In March 2006, US safety investigators recommended rudder inspections on Airbus A300-600 jets because a FedEx A300-600 rudder damaged during maintenance.

Tested on the ground by Fed Ex engineers, in the Fed-Ex A300 cargo plane, the hydraulic system which actuates the rudder tore a hole around the hinges exactly where the rudders of both flight 961 and flight 587 did. Coincidence? I think not.

Does the certification process need an overhaul? I think so.

Have a couple of dead pilots again become convenient scapegoats for/by using the very computer controlled flight control system that they believed protected them? I bet I know what the pilots think.

Flight 587, Official NTSB narrative of the crash
On November 12, 2001, about 0916:15 eastern standard time, American Airlines flight 587, an Airbus Industrie A300-605R, N14053, crashed into a residential area of Belle Harbor, New York, shortly after takeoff from John F. Kennedy International Airport (JFK), Jamaica, New York. Flight 587 was a regularly scheduled passenger flight to Las Americas International Airport, Santo Domingo, Dominican Republic, with 2 flight crewmembers, 7 flight attendants, and 251 passengers aboard the airplane. The airplane’s vertical stabilizer and rudder separated in flight and were found in Jamaica Bay, about 1 mile north of the main wreckage site. The airplane’s engines subsequently separated in flight and were found several blocks north and east of the main wreckage site. All 260 people aboard the airplane and 5 people on the ground were killed, and the airplane was destroyed by impact forces and a postcrash fire. Flight 587 was operating under the provisions of 14 Code of Federal Regulations (CFR) Part 121 on an instrument flight rules flight plan. Visual meteorological conditions prevailed at the time of the accident.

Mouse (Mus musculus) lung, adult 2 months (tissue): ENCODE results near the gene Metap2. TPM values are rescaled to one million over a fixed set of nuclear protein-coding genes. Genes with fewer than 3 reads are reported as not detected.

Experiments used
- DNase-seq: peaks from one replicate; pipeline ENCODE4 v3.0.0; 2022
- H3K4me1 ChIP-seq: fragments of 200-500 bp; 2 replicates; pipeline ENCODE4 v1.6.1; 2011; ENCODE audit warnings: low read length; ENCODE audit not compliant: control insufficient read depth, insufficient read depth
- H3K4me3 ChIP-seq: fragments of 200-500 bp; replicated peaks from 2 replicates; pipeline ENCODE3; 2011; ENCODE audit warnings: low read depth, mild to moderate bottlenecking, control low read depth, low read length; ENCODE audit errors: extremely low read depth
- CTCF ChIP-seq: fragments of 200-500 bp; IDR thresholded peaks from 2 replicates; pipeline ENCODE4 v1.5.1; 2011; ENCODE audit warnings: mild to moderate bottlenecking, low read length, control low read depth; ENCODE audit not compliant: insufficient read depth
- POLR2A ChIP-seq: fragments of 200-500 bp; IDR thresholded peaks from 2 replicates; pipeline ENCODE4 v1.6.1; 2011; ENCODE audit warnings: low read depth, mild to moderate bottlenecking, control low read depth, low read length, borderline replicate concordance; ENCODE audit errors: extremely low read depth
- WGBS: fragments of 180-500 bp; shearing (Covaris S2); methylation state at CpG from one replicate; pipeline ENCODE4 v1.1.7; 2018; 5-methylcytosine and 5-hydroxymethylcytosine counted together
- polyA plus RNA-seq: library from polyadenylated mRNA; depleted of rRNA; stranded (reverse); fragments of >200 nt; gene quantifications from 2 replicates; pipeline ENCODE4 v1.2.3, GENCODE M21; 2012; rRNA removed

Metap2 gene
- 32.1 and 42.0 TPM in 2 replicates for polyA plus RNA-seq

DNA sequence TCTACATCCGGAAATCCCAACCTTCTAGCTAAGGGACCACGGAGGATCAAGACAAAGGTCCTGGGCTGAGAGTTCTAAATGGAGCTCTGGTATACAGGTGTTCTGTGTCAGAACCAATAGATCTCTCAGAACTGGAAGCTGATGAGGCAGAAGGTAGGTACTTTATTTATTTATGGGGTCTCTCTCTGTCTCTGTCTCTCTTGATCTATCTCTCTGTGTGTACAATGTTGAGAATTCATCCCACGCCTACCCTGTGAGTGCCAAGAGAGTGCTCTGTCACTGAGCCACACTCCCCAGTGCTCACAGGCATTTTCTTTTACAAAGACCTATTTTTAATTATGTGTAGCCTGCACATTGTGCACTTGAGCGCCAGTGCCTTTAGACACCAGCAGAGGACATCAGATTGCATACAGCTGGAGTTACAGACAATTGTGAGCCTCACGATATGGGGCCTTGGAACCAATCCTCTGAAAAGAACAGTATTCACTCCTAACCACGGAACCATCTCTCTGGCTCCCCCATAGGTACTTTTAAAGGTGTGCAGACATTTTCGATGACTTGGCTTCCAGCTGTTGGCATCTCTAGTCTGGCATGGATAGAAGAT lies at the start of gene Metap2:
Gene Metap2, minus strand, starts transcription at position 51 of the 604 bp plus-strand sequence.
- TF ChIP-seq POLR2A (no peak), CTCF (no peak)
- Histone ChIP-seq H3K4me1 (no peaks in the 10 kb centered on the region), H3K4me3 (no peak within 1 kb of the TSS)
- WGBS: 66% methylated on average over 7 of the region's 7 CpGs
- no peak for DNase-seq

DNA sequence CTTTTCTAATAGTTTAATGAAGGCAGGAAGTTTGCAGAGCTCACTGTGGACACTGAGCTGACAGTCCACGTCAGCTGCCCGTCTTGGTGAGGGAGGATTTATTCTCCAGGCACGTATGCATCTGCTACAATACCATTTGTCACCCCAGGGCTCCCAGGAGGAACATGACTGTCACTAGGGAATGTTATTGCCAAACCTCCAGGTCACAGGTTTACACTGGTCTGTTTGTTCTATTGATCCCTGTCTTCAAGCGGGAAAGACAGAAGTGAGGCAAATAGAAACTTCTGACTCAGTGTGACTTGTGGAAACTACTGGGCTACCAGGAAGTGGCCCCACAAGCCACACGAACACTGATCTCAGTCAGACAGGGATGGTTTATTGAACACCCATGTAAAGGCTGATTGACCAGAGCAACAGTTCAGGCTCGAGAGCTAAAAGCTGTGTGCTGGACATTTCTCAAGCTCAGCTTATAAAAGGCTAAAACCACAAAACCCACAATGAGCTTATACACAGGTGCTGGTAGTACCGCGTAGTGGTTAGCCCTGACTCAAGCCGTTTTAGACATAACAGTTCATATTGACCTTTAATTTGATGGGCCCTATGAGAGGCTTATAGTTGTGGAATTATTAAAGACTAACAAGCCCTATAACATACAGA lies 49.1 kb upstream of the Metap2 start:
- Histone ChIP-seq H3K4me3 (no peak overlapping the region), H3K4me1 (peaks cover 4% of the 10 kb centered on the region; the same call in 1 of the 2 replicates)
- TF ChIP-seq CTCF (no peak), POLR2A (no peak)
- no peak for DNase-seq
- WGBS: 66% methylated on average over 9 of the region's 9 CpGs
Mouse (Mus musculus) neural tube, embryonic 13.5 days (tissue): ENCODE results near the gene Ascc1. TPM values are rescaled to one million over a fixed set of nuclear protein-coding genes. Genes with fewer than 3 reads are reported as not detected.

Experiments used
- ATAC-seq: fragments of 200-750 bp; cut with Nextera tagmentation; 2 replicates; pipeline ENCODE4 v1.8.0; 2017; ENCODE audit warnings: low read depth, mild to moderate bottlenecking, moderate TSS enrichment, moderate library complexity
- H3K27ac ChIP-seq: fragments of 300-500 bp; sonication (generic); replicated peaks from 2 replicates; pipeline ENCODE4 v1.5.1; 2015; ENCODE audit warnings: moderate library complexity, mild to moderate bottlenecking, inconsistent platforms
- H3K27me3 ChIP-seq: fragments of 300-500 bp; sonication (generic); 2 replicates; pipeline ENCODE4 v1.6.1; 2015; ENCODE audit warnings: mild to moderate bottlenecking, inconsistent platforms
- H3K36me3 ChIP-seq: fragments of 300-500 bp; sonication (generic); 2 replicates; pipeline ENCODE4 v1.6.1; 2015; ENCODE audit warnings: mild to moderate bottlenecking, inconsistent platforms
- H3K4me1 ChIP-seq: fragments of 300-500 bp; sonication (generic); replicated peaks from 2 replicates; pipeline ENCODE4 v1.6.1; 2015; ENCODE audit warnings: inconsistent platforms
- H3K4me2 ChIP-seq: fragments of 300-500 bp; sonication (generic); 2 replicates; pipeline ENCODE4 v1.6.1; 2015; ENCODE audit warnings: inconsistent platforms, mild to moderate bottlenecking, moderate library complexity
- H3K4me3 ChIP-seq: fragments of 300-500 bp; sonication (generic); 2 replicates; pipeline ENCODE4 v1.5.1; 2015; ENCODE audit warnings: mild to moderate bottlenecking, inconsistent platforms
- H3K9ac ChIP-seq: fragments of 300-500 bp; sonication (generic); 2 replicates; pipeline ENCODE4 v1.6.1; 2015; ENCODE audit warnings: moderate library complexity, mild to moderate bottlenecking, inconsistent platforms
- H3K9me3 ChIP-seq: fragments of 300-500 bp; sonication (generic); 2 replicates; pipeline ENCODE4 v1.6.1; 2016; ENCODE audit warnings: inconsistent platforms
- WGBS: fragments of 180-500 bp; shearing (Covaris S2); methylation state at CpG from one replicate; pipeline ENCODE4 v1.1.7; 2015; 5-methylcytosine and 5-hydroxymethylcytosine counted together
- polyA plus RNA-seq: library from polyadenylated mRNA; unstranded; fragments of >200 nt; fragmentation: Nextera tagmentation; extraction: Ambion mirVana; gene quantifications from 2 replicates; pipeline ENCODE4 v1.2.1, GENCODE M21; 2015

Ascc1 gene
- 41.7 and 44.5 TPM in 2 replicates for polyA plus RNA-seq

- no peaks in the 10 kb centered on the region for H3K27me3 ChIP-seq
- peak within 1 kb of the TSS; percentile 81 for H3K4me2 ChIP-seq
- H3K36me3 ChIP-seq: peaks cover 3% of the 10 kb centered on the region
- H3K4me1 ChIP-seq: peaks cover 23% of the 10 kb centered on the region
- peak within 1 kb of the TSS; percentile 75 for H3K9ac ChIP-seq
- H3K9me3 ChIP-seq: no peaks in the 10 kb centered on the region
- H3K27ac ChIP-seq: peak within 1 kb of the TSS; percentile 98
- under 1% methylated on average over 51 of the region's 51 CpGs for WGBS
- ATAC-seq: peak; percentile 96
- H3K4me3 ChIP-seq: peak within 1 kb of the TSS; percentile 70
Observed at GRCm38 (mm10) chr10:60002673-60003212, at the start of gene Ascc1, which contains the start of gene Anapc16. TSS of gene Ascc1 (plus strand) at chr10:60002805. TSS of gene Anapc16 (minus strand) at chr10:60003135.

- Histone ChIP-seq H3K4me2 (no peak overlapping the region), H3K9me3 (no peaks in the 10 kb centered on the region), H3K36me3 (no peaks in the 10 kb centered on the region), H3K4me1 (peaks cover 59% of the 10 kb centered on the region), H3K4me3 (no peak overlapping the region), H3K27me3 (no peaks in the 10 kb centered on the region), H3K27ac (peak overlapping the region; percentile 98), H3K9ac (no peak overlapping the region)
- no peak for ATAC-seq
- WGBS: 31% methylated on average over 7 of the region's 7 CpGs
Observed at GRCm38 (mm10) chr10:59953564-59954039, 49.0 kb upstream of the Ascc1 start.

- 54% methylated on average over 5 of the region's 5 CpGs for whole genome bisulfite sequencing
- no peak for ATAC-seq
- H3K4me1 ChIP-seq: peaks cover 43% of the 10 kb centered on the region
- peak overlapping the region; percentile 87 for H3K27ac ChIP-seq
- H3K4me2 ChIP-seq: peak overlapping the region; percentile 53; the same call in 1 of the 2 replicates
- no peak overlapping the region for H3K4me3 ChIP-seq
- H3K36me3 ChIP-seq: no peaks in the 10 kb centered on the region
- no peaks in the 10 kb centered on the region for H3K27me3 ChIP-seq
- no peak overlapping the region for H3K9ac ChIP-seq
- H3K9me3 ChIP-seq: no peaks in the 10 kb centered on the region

The accident airplane arrived at JFK about 2231 on the night before the accident. The airplane had been flown from San Jose, Costa Rica, to JFK with an intermediate stop in Miami International Airport, Miami, Florida. During postaccident interviews, the pilots of the flight leg from MIA to JFK indicated that the flight was smooth and uneventful.

Flight 587 was the first leg of a 1-day roundtrip sequence for the flight crew. American Airlines records indicated that the captain checked in for the flight about 0614 and that the first officer checked in about 0630. The gate agent working the flight arrived at the departure gate about 0645. She stated that the flight attendants were already aboard the airplane at that time and that the captain and the first officer arrived at the gate about 0700.

About 0710, the airplane fueling process began. The airplane fueler indicated that, during the fueling process, he saw one of the pilots perform an exterior inspection of the airplane. He finished the fueling process about 0745 and stated that he saw nothing unusual regarding the airplane.